What To Do If You See This Error - Google Search Console Couldn’t Fetch Sitemap

Mar 20, 2023

Ok, so we’re going techy today. But Google Search Console Couldn’t Fetch Sitemap is an error message I see come up a lot, both in the work I do for my private clients and a question I get a lot from my students.

So today, Im going to talk you through what this error means and how you can fix it.

Or, if you prefer, you can let me talk you through how to get things fixed on YouTube.

Prefer a Video?

First, What Does “Google Search Console Couldn’t Fetch Sitemap” Mean?

By now, you’ll know that Google Search Console is a free web service that allows you to monitor and improve your site's presence in Google search results. 

And that you can submit your sitemap to Google Search Console, which is essentially a list of all the pages on your website, you want Google to crawl and index. 

However, sometimes when submitting your site map, you get an error message that says, "Couldn't fetch sitemap”.  

What that means is that Google can’t access your site map, so it can’t read it.

But Why Can’t Google Fetch My Sitemap?

There can be several reasons why Google Search Console couldn't fetch your sitemap. 

One of the most common reasons is that the sitemap URL needs to be corrected or the sitemap file needs to be in the right format. It is important to ensure that the sitemap URL is accurate and that the sitemap is in the correct XML format. 

Here’s a great article on checking your sitemap’s format.

You also need to make sure that your sitemap is located in the root directory* of your website and that it’s accessible via a direct link.

Another reason Google Search Console couldn't fetch your sitemap could be server errors. 

If the server where the sitemap is located is experiencing issues or is down, Google may not be able to fetch the sitemap. 

It is also possible that the sitemap is too large for Google to fetch. While there is no official limit on the size of a sitemap, it is generally recommended not to exceed 50,000 URLs or 10 MB in size. 

If your sitemap is larger than this, you should split it into multiple smaller sitemaps.

*A Quick Word On Your Root Directory

When I say you need to make sure your sitemap is in your root directory, I mean it needs to be in the top-level folder of your website’s file structure.

It’s really important to put your sitemap in your root directory as this is where search engine crawlers will come to first find to try to find it.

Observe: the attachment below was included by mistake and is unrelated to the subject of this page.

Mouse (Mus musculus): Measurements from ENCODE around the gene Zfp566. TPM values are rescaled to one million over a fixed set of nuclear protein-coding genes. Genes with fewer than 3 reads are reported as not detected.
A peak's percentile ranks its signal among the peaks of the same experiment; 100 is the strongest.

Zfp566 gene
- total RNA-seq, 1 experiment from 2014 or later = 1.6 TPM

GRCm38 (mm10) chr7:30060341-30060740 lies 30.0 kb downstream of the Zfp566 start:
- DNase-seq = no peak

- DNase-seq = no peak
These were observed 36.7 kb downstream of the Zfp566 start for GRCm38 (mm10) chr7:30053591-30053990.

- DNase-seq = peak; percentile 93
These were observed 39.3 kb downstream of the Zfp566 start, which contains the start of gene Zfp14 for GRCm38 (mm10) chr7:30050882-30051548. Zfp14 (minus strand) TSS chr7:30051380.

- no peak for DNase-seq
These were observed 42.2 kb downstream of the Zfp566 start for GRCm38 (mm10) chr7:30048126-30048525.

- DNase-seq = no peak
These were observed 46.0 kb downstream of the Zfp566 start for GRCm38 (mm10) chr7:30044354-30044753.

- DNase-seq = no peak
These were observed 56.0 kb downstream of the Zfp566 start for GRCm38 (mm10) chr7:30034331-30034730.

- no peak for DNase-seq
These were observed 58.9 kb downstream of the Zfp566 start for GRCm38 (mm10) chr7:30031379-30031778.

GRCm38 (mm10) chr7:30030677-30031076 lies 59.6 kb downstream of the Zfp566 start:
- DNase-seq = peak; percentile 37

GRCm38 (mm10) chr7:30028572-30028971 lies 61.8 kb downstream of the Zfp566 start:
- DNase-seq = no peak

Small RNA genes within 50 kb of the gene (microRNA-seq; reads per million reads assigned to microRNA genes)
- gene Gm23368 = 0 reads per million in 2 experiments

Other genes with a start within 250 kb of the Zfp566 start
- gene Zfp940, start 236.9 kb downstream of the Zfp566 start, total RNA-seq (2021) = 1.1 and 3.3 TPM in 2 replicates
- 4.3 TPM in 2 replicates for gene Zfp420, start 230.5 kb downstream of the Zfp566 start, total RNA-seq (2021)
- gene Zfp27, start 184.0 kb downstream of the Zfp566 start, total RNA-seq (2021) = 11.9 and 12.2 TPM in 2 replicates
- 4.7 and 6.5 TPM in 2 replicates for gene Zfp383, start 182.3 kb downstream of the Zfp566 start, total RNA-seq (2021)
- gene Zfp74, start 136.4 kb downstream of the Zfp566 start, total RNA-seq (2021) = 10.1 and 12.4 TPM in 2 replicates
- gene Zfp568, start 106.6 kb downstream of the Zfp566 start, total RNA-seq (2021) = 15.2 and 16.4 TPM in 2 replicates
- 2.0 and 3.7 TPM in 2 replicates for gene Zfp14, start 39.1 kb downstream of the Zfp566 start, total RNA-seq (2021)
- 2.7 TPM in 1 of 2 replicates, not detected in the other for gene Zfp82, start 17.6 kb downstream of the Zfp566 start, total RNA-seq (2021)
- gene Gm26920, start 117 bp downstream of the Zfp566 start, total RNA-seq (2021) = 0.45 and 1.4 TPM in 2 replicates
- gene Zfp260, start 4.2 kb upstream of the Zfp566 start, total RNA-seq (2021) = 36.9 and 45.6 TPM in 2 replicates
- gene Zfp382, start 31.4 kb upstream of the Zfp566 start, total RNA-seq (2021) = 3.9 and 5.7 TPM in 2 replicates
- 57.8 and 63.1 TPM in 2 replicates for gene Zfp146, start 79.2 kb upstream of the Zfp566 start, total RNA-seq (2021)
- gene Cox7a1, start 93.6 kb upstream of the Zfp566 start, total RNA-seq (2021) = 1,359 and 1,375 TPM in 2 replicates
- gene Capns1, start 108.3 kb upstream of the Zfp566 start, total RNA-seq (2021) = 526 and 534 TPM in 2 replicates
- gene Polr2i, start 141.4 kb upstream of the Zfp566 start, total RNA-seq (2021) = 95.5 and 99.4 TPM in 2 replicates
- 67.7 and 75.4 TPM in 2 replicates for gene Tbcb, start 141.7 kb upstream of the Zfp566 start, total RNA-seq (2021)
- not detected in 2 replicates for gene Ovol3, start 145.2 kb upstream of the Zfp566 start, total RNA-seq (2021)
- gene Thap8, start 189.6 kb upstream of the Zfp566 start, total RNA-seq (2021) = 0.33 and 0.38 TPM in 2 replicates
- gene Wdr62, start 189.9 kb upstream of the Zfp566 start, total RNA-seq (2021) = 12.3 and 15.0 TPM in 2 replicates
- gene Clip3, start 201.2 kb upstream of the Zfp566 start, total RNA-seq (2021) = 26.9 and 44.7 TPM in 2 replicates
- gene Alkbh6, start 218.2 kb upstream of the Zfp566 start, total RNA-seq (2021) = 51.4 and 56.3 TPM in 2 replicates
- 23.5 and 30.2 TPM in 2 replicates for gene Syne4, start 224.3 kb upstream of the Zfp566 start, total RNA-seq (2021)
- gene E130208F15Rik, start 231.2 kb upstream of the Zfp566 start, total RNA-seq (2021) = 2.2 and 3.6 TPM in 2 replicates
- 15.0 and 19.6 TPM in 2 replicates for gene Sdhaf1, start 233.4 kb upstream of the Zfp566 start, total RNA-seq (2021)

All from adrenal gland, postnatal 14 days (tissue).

If you’ve put your site map somewhere else, like a subfolder, Google won’t be able to crawl or index your website very well.

You can put a file in the root directory using a file transfer protocol (FTP) or the file manager provided by your CMS to upload the file to the root directory.

Or It Could Be Your Robots.txt File.

If none of the above reasons applies, you might have an issue with your robots.txt file. 

Remember, the robots.txt file tells search engine crawlers which pages on a website should NOT be crawled or indexed. 

If the robots.txt file is blocking Google from accessing the sitemap, you might need to update your robots.txt file to allow access.

Have You Verified Your Website With Google Search Console?

If you haven’t verified your website with Google Search Console, Google will not be able to fetch the sitemap.

Don’t worry; it’s a pretty simple process, but there are a few different ways to do it.

Verification Method One

You add an HTML tag to your website's homepage. To do this, log in to Google Search Console and find the "Verification" page. 

It’s in Settings - Owner Verification.

From there, select the "HTML tag" option and copy the provided tag.

The next step is to add the HTML tag to your website's homepage. This can be done by either directly editing the website's HTML code or by using a plugin or extension provided by your website's content management system (CMS). 

For example, if you’re using WordPress, you can use the Yoast SEO plugin to add the HTML tag.

Once you’ve added the HTML tag, you can go back to the Google Search Console "Verification" page and click the "Verify" button. 

Google will then check to make sure that the HTML tag is present on the homepage, and if so, the website will be verified.

Verification Method Two

Another verification method is to upload an HTML file to your website's root directory. 

This method involves downloading an HTML file provided by Google Search Console and uploading it to your website's server using FTP.

Once the file has been uploaded, you can go back to Google Search Console "Verification" page and click the "Verify" button to complete the process.

More Ways To Verify Your Website

Verification should be automatic if you’re already set up on Google Analytics. Here’s a great article on setting up Google Analytics quickly and painlessly!

You can also use Google Tag Manager or DNS verification, but DNS verification can be a bit tricky, so stick with setting up Google Analytics first or adding the code you’re given to your website’s root directory.

So now you know what to do when you see “Google Search Console Couldn’t Fetch Sitemap.”

It’s not a super tricky thing to fix. Make sure your sitemap is formatted properly, and that you’re using the right file format. 

Then make sure your site is verified with Google Search Console.

And, If there are any other techy things you want clarity on, just let me know in the comments; I’d be super happy to talk you through some of the geekier parts of SEO!

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